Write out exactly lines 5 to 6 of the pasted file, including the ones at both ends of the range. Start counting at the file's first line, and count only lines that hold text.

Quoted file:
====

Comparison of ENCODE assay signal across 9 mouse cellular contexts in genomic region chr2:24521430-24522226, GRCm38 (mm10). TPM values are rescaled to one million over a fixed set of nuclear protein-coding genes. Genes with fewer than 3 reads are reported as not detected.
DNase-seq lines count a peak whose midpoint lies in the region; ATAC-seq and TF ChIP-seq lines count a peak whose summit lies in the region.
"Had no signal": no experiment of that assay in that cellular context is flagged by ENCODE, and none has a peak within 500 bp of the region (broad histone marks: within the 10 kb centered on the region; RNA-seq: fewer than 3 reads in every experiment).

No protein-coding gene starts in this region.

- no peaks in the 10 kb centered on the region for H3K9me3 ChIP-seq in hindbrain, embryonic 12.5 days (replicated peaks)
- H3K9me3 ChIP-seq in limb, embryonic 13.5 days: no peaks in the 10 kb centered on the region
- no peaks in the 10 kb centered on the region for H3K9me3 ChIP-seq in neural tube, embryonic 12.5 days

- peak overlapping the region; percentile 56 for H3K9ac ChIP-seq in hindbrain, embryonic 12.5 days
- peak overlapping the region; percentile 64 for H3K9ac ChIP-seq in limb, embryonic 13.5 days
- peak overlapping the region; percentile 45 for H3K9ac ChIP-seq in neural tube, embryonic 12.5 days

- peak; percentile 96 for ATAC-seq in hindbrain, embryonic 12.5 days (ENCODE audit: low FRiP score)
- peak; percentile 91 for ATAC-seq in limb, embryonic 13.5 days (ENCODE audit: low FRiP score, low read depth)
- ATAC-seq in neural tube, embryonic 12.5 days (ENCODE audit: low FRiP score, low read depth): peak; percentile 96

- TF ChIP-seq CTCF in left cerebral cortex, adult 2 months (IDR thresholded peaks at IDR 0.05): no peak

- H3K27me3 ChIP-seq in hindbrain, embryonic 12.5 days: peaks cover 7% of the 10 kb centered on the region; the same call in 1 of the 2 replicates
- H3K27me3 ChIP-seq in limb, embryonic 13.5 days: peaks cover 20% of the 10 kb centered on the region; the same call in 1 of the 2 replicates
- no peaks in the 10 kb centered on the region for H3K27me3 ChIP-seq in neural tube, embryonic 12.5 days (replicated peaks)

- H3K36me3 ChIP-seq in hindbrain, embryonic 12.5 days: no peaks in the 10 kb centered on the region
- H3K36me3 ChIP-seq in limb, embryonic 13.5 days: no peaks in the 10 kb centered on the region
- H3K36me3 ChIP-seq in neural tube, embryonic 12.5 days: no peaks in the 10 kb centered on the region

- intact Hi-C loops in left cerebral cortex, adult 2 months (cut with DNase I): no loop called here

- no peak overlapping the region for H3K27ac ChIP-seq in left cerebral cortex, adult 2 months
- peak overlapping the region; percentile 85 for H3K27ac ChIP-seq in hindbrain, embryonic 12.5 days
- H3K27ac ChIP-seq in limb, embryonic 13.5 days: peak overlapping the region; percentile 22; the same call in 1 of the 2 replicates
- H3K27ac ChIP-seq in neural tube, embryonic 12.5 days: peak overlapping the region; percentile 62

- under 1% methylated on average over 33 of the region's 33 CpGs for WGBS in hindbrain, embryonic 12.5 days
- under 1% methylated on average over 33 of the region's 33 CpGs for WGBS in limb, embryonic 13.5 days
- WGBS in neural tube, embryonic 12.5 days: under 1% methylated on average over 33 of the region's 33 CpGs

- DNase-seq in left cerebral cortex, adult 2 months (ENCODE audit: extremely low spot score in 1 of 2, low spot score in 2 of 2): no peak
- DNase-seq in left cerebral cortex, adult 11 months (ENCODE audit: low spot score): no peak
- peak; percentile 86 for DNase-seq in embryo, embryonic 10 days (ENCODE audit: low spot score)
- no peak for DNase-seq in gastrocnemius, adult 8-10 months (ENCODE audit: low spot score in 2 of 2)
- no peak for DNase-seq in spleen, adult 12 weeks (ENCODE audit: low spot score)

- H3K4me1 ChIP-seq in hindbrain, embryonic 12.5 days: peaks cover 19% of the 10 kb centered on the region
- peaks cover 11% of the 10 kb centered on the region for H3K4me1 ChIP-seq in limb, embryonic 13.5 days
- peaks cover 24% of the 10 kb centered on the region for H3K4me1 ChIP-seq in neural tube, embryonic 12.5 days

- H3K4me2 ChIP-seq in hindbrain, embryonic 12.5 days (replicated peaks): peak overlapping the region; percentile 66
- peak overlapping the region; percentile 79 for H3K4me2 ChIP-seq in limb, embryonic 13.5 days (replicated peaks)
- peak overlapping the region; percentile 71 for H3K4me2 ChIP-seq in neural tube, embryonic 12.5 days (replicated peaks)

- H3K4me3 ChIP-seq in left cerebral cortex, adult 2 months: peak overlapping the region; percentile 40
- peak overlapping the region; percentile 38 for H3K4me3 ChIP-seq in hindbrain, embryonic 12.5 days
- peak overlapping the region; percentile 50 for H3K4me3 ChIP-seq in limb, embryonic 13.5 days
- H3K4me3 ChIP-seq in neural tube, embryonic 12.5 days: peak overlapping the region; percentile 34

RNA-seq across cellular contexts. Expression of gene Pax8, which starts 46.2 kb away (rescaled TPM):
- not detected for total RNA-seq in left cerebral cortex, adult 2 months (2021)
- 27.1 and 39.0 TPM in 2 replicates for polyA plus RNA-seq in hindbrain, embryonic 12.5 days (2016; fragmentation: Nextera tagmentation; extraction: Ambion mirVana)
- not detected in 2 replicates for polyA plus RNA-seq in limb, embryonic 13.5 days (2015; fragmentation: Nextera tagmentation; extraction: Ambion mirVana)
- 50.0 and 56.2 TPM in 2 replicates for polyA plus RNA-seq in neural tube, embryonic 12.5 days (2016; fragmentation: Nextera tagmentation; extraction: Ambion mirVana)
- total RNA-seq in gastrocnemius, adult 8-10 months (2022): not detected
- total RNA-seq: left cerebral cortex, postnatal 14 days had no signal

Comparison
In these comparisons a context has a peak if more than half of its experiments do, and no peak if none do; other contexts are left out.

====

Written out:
- no peaks in the 10 kb centered on the region for H3K9me3 ChIP-seq in hindbrain, embryonic 12.5 days (replicated peaks)
- H3K9me3 ChIP-seq in limb, embryonic 13.5 days: no peaks in the 10 kb centered on the region